Air Handler Replacement

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  #1  
Old 10-06-11, 07:50 PM
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Air Handler Replacement

My electric air handler is in dire need of replacement. It is original to the home (29 years old) and has been giving me problems ever since we moved in three years ago. First the blower motor burned out, which I replaced, and it has flooded three times now because the drain line keeps clogging. The evap coil is in bad shape (dented and corroded fins) and I just noticed what appears to be mold growing inside (white fuzzy matter). My issue is this--the outdoor heat pump is only about 7 years old and works fine, so I'd rather not have it replaced if I can avoid doing so. However, it takes the old type of freon which, if I understand correctly, has been phased out. If I have a new air handler installed, do I automatically have to have the heat pump replaced as well?
 
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Old 10-07-11, 02:43 PM
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NO, you don't have to replace the outside unit, YET. You will need to find a contractor who is willing to get a R22 air handler or one who is willing to field convert the air handler to work with R22 by installing a R22 TXV.
 
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Old 10-07-11, 05:16 PM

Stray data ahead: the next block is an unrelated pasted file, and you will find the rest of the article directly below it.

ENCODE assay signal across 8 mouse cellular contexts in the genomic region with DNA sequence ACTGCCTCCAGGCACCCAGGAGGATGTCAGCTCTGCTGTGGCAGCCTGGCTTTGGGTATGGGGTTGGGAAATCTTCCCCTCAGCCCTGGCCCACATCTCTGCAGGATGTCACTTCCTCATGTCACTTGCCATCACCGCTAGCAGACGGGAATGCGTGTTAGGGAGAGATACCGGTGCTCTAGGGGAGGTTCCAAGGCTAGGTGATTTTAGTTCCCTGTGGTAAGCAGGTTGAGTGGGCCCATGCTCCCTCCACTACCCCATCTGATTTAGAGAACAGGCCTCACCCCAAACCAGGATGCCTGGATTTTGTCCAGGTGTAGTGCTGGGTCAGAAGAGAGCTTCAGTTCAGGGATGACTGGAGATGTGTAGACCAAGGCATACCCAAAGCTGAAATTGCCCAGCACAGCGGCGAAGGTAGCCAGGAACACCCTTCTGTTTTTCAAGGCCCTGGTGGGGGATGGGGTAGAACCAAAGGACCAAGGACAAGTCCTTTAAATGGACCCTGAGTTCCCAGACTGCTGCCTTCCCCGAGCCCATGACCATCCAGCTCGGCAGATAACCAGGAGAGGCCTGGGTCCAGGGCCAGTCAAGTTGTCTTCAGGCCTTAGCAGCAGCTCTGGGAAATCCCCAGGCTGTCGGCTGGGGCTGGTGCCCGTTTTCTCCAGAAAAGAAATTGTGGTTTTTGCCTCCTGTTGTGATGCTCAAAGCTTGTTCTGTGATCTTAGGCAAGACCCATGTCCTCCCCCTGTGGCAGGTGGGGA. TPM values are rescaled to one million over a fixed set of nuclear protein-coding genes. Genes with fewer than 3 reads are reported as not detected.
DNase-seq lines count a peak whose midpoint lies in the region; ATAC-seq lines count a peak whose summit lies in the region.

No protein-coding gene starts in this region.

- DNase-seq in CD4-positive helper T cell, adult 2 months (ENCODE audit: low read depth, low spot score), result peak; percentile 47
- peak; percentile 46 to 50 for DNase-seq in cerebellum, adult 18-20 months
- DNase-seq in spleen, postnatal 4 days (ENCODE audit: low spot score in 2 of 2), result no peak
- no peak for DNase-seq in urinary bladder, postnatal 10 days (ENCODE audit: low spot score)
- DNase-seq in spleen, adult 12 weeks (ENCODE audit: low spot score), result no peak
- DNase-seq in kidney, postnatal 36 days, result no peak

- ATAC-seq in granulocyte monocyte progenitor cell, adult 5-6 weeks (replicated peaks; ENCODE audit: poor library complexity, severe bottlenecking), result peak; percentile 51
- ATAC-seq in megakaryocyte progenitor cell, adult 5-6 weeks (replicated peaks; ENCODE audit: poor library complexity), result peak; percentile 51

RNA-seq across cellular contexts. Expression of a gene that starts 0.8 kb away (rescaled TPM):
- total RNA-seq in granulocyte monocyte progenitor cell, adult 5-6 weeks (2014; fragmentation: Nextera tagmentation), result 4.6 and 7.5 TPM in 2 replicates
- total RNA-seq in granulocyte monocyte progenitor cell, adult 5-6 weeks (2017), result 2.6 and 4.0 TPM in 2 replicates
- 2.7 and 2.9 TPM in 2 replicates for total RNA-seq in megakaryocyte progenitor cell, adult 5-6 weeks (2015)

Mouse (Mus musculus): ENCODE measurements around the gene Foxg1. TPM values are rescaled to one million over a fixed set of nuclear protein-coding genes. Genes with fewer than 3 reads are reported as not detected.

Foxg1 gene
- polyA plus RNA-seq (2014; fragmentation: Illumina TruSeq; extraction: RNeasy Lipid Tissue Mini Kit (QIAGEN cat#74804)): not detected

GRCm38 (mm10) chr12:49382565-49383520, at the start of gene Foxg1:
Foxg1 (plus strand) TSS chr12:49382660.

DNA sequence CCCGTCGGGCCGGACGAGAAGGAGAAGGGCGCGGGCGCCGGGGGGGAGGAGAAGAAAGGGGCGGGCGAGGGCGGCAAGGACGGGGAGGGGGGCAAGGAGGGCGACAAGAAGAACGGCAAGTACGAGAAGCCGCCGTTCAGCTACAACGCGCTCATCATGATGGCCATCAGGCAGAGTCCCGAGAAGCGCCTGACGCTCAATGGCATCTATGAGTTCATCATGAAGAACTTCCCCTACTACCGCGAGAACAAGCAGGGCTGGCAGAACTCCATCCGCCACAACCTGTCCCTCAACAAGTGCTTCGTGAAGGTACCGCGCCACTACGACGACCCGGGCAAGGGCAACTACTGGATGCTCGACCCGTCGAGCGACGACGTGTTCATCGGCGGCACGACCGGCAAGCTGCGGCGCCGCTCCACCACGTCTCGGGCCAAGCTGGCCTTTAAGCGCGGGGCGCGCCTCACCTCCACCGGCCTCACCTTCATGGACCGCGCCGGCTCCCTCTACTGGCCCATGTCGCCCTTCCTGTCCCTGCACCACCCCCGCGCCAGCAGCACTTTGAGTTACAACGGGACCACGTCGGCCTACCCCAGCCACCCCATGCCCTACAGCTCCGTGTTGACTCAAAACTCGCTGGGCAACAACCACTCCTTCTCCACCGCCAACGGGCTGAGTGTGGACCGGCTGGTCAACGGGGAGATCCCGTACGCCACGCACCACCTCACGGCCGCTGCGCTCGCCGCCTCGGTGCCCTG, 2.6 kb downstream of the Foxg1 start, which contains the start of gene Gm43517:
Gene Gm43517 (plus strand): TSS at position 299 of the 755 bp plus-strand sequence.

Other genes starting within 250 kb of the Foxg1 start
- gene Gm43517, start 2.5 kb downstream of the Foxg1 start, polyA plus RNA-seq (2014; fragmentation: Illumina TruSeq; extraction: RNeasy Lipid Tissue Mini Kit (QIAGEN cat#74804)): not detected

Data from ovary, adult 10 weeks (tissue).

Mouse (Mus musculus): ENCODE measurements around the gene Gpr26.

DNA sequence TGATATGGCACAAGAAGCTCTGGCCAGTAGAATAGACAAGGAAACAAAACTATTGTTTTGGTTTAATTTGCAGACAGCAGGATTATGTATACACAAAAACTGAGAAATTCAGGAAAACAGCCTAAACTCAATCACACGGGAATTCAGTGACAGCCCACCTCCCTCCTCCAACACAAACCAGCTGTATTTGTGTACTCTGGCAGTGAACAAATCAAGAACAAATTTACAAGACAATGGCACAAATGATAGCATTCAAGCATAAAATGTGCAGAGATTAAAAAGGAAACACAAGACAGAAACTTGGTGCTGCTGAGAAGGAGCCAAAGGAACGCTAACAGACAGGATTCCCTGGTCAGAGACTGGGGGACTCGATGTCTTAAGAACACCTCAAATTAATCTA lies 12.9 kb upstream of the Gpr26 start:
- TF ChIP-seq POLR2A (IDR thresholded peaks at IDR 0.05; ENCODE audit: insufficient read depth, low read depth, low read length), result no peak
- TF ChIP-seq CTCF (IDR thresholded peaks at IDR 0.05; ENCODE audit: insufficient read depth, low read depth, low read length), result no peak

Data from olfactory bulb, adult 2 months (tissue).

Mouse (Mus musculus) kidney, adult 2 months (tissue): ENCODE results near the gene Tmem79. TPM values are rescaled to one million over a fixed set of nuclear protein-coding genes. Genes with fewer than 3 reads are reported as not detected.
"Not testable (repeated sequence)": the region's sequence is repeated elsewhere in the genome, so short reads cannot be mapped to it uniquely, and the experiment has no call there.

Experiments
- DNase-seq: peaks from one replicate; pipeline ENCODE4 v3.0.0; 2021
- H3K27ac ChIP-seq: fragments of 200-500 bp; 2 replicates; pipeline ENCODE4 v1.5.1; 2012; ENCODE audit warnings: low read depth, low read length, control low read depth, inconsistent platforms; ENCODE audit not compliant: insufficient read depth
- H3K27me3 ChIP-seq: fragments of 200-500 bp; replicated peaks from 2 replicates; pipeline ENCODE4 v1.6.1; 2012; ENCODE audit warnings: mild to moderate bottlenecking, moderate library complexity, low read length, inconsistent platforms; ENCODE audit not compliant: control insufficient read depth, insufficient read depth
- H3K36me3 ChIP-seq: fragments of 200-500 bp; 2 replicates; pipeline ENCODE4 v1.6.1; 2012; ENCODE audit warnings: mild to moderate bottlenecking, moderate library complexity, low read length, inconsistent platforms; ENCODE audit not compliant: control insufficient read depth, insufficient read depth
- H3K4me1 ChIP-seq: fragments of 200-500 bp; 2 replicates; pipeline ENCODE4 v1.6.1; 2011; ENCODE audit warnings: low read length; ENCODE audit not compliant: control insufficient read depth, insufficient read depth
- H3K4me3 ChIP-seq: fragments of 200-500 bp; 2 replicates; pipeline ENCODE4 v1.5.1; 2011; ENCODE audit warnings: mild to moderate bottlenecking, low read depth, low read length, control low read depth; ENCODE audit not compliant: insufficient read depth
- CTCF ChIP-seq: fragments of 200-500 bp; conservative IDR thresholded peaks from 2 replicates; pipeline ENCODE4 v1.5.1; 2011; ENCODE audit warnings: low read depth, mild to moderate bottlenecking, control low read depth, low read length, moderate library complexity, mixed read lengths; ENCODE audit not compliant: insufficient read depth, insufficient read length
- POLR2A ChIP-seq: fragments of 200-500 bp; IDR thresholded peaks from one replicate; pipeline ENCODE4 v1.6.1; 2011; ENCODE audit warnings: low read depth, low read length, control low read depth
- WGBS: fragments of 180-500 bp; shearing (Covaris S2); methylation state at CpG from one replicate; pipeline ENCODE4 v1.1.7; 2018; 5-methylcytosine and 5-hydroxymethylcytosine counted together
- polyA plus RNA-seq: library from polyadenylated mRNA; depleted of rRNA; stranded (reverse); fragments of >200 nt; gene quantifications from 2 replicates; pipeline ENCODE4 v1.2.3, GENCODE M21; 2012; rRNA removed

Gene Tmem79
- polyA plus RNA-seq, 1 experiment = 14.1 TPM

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Gotcha. I've been looking at Goodman air handlers (I have a Goodman heat pump) and they come in R-22 models that are R-410 compatible. They aren't as expensive as I thought. Found a couple online for about $500-$600. I need an electric air handler with auxillary heating coils. How much should I expect for labor? I live in Northern Va.
 
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Old 10-07-11, 06:03 PM
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call around, each location is different and so is each contractor.
 
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Old 10-07-11, 09:58 PM
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Just an FYI.

If you plan on buying this from online, Goodman will NOT honor the warranty. There also may be dealer who will not put this in if you order this on your own.
 
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Old 10-08-11, 12:09 PM
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This project will require removing and capturing the freon and then opening the system. This requires an EPA certified service person - it's not a DIY job.
 
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Old 10-09-11, 10:37 AM
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Also, the air handler has auxillary heating coils (10 kW), which seems more than adequate. I'd like for the new unit to have a lower wattage coil not only because 10 kW seems overkill, but for the sake of my electric bill during those peak winter months where the heat pump alone doesn't suffice. Next step down would be 8 kW. Home is in Northern VA and there are a few weeks during the winter where it drops into the teens. My auxillary typically kicks on when below 30. Would 8 kW suffice for a 3-story 2,000 sq ft home? There are 15 registers and 3 returns if that factors in, and yes, I understand that a load calculation would be needed to give an exact estimate, but I simply need to know if 10kW is more than enough, would dropping down to 8 kW suffice?
 
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